Jewish World Review Sept. 25, 2000/ 24 Elul, 5760
http://www.jewishworldreview.com -- WHEN Wen Ho Lee was released from prison after having 58 of 59 felony charges against him dropped, President Clinton pronounced himself "troubled" and "bothered" at his treatment. The cynicism was breathtaking. Where had he been for the past nine months while Lee was in prison? Abroad? Clinton made it sound as if he was leader of the opposition rather than presiding officer of the very administration that had persecuted Lee.
Moreover, nine months ago, when the leaks at Los Alamos became a national scandal, Clinton was quite prepared to see his own administration, whose illegal campaign contributions had sparked suspicions about Chinese influence in the first place, fan the flames of those suspicions and come down like a hammer on Lee. Nine months later he remembers nothing.
Al Gore has never been as adept as his boss in cynicism, never as deft in deploying the "who me?" deflective maneuver that Clinton has perfected over the years. Gore's gyrations on Hollywood corruption, for example, have been simply clumsy.
In 1985 Tipper was a pioneer in going after the music industry for its promotion of misogyny and violence. When running for president in late 1987, however, the Gores did obeisance to Hollywood, quietly apologized for the error of their ways and went quite silent on the issue.
Until just last week--13 years later and eight weeks before Election Day--when Gore used a conveniently released government report on the marketing of violence to kids to issue a full-throated threat to unleash the Federal Trade Commission on the entertainment industry (for "false and deceptive advertising") if it does not shape up.
Gore's sudden rediscovery of the issue lasted about 72 hours. Three days later he was in New York raising money from the same entertainment industry he had been slamming. Four days after that, at a full-blown Hollywood bash where he raised a record $4.2 million, the outrage had been reduced to a single line in a speech referring to "the controversy of the previous week."
Remarkably, however, none of these zigs and zags seem to matter in the current campaign. Not his double switchback on the entertainment industry. Nor his fabrication of the story about his mother-in-law paying three times as much for arthritis medication as his dog.
His campaign admitted that it had no idea how much Tipper's mom was paying for her medicine, nor for that matter the pooch. Moreover, 85 percent of people on the drug Lodine buy the generic, which costs half as much as Fido's. (Next twist in the Gore campaign: railing against Big Pharm for its extortion of lawyerless canines.) Neither story earned one-tenth the ink and bluster accorded the infamous and monumentally insignificant "rat" commercial.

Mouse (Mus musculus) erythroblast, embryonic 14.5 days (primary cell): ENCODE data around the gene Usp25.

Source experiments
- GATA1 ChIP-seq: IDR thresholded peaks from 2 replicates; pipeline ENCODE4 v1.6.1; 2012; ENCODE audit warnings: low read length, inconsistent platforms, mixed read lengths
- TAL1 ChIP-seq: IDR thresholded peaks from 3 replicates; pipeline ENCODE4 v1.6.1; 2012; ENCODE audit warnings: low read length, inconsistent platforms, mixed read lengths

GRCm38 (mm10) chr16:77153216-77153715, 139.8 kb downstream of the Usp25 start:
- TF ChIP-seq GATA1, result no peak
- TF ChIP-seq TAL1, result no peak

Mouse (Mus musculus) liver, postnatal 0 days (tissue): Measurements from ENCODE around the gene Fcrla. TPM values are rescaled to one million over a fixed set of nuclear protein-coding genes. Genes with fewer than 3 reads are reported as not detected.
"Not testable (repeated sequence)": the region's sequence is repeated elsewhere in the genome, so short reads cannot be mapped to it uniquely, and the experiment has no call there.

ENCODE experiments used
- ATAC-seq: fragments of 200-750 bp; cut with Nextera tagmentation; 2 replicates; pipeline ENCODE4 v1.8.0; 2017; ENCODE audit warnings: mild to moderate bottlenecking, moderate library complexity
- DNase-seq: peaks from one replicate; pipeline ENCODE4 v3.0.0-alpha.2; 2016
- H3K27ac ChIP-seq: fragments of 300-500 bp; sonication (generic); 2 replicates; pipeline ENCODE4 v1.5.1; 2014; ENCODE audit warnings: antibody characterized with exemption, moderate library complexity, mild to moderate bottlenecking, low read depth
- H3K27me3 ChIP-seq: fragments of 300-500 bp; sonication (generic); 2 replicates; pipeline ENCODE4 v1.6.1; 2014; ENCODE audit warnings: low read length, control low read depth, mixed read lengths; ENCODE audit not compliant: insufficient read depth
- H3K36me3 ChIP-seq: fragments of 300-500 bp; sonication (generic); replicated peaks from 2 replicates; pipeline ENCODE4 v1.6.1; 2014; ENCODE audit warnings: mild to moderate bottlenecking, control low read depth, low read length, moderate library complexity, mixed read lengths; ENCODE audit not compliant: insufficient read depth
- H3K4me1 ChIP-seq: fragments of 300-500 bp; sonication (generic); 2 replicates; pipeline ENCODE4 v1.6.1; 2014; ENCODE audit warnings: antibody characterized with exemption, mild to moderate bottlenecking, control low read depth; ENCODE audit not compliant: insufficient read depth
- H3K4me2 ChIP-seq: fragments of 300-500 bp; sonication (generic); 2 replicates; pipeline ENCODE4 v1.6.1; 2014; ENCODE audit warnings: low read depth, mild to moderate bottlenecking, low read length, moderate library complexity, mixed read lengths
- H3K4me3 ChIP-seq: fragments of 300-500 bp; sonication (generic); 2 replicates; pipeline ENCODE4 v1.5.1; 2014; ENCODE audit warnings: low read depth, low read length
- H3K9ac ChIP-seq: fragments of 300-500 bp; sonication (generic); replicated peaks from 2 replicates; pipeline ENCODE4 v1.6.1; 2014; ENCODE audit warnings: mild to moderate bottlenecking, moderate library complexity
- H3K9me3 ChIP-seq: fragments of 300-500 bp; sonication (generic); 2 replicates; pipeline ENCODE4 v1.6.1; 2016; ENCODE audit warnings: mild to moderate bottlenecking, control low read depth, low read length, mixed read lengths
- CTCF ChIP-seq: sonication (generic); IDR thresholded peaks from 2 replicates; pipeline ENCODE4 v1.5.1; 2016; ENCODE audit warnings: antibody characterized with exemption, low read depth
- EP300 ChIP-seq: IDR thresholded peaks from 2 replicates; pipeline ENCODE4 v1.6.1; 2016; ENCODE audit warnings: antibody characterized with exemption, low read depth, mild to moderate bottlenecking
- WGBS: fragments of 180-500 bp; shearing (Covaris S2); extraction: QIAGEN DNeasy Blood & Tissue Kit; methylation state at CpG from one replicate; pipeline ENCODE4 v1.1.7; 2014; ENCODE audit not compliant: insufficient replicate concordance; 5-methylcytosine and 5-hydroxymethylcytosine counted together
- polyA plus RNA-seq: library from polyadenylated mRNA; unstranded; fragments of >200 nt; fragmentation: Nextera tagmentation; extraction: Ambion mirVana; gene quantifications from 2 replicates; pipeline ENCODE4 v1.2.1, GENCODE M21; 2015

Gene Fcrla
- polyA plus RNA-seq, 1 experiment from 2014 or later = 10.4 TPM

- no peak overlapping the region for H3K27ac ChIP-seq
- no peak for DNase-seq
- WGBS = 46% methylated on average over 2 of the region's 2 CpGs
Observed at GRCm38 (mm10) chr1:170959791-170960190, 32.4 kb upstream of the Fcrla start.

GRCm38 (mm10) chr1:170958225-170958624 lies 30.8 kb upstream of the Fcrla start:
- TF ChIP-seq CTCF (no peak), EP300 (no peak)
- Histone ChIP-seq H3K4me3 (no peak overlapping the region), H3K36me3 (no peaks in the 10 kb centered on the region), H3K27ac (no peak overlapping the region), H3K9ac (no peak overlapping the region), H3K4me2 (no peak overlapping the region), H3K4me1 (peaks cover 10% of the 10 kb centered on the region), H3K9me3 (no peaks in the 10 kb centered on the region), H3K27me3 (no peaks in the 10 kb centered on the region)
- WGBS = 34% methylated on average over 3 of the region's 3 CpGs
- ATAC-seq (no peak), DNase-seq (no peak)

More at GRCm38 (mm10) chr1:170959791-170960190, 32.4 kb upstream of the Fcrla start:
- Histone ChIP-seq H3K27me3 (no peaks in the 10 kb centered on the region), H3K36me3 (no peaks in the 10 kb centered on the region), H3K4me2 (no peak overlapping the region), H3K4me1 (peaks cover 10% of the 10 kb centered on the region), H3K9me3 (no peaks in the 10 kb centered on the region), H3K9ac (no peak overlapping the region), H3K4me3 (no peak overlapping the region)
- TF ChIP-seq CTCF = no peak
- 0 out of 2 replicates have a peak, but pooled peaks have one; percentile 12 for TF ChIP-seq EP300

But it is not just the media. It is the electorate. Having decided that Gore is an all-right guy, it cannot be bothered. All attempts by the Bush campaign to raise the "character" issue--slip slidin' the truth, hitting up monks for cash, etc.--have been met with silent annoyance by the electorate and a barrage of criticism from the elites for "negativity."
Moreover, Gore's personality deficit was solved with The Kiss. It turned Gore from a stiff into that politically felicitous oxymoron: a sexual straight arrow. Kiss a woman for 4.4 seconds in front of 100 million people and the cardboard image turns quite fleshy; make sure the kissee is your wife (contra Clinton), and the sexuality is safely contained. Then Nora Roberts, the fabulously successful romance writer, will write that this one act of "sexual zing" had awakened her--and American womanhood--to Gore's promise as a candidate for the presidency. (I'm not making this up. I couldn't.)
Gore followed up this triumph with successful appearances on Leno and Letterman, the Lippmann and Murrow of the 21st century. Lieberman did Conan. Twenty years ago, when America was still a serious place, candidates were required to visit the holy trinity of Ireland, Italy and Israel. Today, it's the three late-nights.
Bush finally counterattacked with an excellent appearance on "Oprah." And just like that, the race is on again.
Such are the politics of peace and prosperity. If they got any more trivial we would be reading the shocking news that the vice
presidential candidate of one party once headed a company that in its European operations has separate bathrooms for
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